From a company that built its brand identity on sheer driving pleasure, the next chapter in BMW’s glorious history will move on, not without some irony, is set to take the driving off your hands. The company is targeting to have a robust and dependable self-driving system ready for series production by 2021 – four years from today.
BMW began dabbling in automated driving technology back in 2006; a specially-prepared E90 3 Series prototype successfully lapped the Hockenheim circuit following proper racing lines. More ambitious prototypes followed in subsequent years each successfully pushing the machine’s self-piloting abilities ever further.
Present-day vehicles already incorporate some degree of automated driving technology to assist the driver but not fully take over his or her role. Examples of such features include active cruise control and lane keeping assist.
Regardless of manufacturer, all driver assistance systems at this level require continuous driver attention and will sound audible warnings when the driver releases grip of the steering wheel. The Society of Automotive Engineers (SAE) classifies this as Level 2 automated driving.
The next leap in automated driving technology will see the development of highly- and fully-automated driving in which drivers will have the option of relinquishing control of the vehicle in certain conditions – the more sophisticated the system, the greater the variety of conditions in which the vehicle can handle itself. Drivers are still required to be on standby to retake control of the vehicle when prompted, of course.
Following SAE classification, Level 3 and Level 4 automation both enable the driver to go hands-off for extended periods of time. Difference between the two levels is the complexity of conditions which the system is able to handle. In Level 3, the driver needs to be ready to retake the wheel within seconds of being prompted by the system; in Level 4, the driver can briefly snooze off, but can still be called upon to steer the vehicle as needed
SAE Level 5 describes a fully-autonomous vehicle, one which can be depended upon to navigate itself through any day-to-day situation entirely without driver intervention, will represent the final stage of development in automated driving technology. BMW believes that such a vehicle can be ready for production by 2030, but is not willing to put a firm date on it owing to the immense system complexity.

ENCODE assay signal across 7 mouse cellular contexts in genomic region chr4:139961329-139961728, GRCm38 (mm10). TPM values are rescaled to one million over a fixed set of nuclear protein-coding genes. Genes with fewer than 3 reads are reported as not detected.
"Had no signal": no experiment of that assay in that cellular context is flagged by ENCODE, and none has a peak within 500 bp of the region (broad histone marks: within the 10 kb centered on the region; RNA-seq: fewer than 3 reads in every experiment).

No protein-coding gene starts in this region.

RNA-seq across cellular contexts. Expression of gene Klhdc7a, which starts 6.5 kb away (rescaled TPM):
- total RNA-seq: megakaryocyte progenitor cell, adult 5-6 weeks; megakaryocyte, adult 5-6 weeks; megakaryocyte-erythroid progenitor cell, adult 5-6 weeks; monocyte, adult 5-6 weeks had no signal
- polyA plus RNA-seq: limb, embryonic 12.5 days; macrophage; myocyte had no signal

The BMW Group’s ongoing efforts in furthering automated driving are previewed in the Vision Next 100 concept vehicle, but an actual production car is not far off – the BMW iNext is expected to enter the market in 2021, bringing BMW’s promise of automated driving to reality. The iNext will be introduced with at least Level 3 automation available; BMW claims that the car will actually be capable of up to Level 5 automation, but is unable to promise if that can be made available to public due to external factors.
Either way, the jump to Level 3 automation will already be an incredibly complex exercise requiring significant upgrades not only to in-car technology but also supporting infrastructure. The vehicle itself will be equipped with a large quantity of cameras, laser, radar, and ultrasonic sensors to enable the computer to accurately perceive its surroundings at all times.
Moving forward, BMW is betting big on automated driver technology, but they aren’t the only ones in the game. In December 2015, the Bavarians joined forces with its two closest rivals – Audi and Mercedes-Benz – to buy over Nokia’s Here mapping business. Through this acquisition, the three companies gain access to a highly-accurate GPS-based mapping technology that can be used to augment autonomously-driven vehicles. Think of it as having Waze built into the AI of your car.
As the promised date of iNext’s unveiling in 2021 draws near, BMW is stepping up the testing and refinement process of its automated driving hardware and software. A dedicated facility just opened in Unterschleissheim to focus on the development of vehicle connectivity and automated driving technologies.
By the end of 2017, BMW will have no less than 40 prototypes of the BMW 7 Series running around in the United States, Israel, and Germany to test the automated driving systems in real-world conditions.